COMMENTARY

    “Controls” is often associated with another word, such as “internal controls”, “accounting controls”, “management control”. Confusion can arise if “control” is used as a shortened version of “control group”.

  • Convention(s)

    • in General

      a) A way in which something is usually done. b) An agreement between states covering particular matters, especially one less formal than a treaty. c) A large meeting or conference, especially of members of a political party or a particular profession or group.

    Practice & Source: (1) Generic: Oxford Living Dictionaries
  • Cooperative

    • in business

      Firm owned, controlled, and operated by a group of users for their own benefit. Each member contributes equity capital, and shares in the control of the firm on the basis of one-member, one-vote principle (and not in proportion to his or her equity contribution).

    Practice & Source: (1) Business/CSR: Investopedia
  • Corporate Governance

    • in business

      The framework of rules and practices by which a board of directors ensures accountability, fairness, and transparency in a company’s relationship with its all stakeholders (financiers, customers, management, employees, government, and the community).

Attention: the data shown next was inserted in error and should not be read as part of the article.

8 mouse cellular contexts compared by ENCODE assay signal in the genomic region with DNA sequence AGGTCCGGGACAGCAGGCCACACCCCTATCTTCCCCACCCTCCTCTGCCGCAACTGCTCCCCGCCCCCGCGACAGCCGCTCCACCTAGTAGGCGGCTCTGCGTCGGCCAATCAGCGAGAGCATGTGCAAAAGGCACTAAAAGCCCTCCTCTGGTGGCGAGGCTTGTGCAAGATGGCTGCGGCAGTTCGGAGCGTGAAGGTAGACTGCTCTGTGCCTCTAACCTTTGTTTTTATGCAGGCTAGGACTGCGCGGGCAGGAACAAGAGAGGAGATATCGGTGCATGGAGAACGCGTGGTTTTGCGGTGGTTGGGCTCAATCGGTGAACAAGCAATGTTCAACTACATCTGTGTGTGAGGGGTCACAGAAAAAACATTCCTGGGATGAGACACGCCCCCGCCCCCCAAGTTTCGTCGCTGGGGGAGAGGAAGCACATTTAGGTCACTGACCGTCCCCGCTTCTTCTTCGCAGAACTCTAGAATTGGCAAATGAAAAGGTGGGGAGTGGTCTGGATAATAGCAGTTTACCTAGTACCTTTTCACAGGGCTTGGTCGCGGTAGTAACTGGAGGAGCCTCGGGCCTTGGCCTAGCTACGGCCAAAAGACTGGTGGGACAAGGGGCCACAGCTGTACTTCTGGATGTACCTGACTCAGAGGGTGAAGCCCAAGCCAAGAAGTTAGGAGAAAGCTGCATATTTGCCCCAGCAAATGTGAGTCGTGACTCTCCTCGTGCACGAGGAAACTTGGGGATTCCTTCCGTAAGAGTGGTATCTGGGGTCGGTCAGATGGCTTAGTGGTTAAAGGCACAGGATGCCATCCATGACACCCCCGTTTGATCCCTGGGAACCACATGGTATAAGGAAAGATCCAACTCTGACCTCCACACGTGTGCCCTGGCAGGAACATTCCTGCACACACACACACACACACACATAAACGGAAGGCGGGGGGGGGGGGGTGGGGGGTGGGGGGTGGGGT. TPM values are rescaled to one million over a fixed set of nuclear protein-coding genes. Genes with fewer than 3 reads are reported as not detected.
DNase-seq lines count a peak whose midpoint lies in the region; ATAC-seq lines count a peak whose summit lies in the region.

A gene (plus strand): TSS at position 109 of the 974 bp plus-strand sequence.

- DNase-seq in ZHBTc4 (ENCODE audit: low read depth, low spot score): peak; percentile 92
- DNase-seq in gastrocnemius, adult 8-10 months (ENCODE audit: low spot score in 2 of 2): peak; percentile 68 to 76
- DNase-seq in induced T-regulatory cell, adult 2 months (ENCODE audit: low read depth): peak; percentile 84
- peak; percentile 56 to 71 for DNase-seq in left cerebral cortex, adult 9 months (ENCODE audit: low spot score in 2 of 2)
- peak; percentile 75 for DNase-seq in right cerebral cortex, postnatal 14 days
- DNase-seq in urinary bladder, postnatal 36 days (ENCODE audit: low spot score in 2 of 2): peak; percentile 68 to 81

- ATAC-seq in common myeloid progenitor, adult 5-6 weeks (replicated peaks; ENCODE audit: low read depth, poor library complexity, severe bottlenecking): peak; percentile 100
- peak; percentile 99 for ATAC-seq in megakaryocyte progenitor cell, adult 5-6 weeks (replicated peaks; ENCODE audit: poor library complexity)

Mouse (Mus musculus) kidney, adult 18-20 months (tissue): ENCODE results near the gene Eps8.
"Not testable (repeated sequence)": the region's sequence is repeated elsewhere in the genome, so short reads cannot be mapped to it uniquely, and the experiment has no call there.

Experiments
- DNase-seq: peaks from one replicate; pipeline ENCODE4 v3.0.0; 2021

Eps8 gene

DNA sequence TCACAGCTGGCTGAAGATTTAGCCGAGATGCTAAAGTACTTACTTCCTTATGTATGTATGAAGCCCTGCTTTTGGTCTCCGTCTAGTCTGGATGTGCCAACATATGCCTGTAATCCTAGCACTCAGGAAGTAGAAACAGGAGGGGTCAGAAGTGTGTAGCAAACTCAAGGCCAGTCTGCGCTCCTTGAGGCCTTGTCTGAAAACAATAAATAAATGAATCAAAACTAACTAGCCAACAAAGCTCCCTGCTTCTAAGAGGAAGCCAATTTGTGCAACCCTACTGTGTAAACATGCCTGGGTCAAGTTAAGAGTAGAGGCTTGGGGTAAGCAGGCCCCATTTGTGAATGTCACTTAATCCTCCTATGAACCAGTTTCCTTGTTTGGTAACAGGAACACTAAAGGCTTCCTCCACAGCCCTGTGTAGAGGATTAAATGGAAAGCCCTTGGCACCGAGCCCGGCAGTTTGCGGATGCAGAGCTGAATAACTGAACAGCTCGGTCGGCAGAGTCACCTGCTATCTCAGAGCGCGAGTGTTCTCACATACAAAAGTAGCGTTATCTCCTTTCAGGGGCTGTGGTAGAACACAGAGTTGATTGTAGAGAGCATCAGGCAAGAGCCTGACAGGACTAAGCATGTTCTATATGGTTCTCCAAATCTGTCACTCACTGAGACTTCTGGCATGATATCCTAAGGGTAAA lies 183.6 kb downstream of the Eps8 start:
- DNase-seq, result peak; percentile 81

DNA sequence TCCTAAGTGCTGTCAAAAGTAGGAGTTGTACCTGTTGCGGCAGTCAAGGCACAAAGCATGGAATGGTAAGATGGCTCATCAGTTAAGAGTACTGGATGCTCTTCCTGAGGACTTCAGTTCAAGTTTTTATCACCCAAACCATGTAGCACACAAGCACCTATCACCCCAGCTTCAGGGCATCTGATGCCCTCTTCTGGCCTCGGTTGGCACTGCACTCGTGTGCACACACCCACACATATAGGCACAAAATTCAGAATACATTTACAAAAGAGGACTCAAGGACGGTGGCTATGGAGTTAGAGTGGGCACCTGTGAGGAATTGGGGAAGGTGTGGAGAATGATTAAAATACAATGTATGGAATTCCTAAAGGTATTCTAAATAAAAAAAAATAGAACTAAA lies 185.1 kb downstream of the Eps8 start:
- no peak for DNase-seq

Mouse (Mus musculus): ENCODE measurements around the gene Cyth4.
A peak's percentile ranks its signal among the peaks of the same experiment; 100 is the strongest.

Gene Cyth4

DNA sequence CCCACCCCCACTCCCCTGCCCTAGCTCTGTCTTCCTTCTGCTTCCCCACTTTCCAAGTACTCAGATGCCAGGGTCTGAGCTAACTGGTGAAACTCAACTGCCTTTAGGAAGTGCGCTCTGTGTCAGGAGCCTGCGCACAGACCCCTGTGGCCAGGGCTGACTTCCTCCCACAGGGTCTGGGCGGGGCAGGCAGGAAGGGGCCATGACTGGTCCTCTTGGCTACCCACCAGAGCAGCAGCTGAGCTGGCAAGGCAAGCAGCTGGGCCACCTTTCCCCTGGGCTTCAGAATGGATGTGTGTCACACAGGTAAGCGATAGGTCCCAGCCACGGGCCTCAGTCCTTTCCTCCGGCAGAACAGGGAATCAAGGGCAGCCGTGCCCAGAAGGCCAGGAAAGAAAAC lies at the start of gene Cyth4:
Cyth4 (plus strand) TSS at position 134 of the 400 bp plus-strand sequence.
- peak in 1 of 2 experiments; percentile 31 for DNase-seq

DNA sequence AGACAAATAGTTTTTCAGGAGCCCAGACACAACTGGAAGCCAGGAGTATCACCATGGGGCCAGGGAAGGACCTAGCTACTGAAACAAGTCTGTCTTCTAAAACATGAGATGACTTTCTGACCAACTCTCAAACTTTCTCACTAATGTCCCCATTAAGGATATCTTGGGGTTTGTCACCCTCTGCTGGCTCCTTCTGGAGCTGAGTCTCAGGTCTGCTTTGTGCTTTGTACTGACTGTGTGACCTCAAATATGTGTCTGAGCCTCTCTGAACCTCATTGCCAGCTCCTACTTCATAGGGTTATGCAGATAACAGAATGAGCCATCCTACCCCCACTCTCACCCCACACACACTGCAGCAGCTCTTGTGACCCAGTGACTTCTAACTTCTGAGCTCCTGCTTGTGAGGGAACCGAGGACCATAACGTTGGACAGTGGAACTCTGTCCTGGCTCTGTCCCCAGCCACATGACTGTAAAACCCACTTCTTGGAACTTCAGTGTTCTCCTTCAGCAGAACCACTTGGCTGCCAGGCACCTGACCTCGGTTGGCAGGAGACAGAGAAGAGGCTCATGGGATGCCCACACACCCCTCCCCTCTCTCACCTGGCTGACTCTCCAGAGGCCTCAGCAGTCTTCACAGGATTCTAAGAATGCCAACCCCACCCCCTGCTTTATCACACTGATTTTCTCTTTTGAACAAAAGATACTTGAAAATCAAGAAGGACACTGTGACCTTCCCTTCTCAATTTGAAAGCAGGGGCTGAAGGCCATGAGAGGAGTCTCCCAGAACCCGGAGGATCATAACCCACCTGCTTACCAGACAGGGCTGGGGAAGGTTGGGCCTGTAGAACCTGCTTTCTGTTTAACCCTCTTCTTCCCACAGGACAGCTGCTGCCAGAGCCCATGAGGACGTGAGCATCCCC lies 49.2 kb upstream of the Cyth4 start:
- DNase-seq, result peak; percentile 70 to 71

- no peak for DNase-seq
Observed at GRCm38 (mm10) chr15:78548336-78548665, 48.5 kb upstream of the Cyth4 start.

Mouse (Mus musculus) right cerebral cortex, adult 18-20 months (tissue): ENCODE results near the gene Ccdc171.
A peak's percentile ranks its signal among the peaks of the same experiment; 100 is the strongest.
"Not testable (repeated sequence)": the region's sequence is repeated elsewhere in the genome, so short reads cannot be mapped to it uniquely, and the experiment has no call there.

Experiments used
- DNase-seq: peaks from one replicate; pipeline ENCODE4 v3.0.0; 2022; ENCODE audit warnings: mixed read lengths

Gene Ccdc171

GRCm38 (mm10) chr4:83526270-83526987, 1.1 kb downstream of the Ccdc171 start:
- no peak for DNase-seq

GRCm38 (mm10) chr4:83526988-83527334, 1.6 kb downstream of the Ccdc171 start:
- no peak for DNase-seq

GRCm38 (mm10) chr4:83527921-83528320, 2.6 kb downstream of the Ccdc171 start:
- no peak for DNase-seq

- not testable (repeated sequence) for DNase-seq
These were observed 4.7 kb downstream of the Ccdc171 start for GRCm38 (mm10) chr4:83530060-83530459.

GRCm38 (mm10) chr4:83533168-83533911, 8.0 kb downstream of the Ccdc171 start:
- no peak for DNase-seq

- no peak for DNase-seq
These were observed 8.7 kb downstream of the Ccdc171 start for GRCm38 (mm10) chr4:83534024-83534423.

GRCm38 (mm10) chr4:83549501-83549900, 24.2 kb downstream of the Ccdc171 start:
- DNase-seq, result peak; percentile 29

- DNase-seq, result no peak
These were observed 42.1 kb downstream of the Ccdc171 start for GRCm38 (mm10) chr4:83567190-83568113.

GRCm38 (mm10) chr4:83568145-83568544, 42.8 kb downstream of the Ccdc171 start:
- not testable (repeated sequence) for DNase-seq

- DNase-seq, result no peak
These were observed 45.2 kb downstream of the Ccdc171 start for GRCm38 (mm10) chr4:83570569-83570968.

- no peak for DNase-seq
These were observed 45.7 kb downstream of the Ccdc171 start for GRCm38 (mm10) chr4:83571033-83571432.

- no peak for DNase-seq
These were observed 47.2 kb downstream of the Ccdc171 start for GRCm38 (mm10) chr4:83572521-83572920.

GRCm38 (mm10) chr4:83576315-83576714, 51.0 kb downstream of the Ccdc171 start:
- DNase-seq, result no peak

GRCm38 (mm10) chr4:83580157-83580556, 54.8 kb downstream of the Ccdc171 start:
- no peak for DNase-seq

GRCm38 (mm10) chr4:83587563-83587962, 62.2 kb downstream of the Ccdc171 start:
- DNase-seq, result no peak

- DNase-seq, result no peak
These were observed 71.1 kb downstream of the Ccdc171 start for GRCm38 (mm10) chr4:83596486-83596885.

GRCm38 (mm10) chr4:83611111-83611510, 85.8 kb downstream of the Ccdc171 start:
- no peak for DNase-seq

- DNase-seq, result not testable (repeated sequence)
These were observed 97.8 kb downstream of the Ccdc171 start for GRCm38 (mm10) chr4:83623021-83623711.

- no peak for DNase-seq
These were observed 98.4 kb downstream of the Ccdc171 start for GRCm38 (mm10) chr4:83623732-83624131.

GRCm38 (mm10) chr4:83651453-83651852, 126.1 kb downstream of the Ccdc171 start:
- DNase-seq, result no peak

The corporate governance framework consists of (1) explicit and implicit contracts between the company and the stakeholders for distribution of responsibilities, rights, and rewards, (2) procedures for reconciling the sometimes conflicting interests of stakeholders in accordance with their duties, privileges, and roles, and (3) procedures for proper supervision, control, and information-flows to serve as a system of checks-and-balances.

    Practice & Source: (1) Business/CSR: BusinessDictionary.com
  • Corporate Social Responsibility (CSR)

    • in Business

      Corporate social responsibility, often abbreviated “CSR,” is a corporation’s initiatives to assess and take responsibility for the company’s effects on environmental and social wellbeing. The term generally applies to efforts that go beyond what may be required by regulators or environmental protection groups.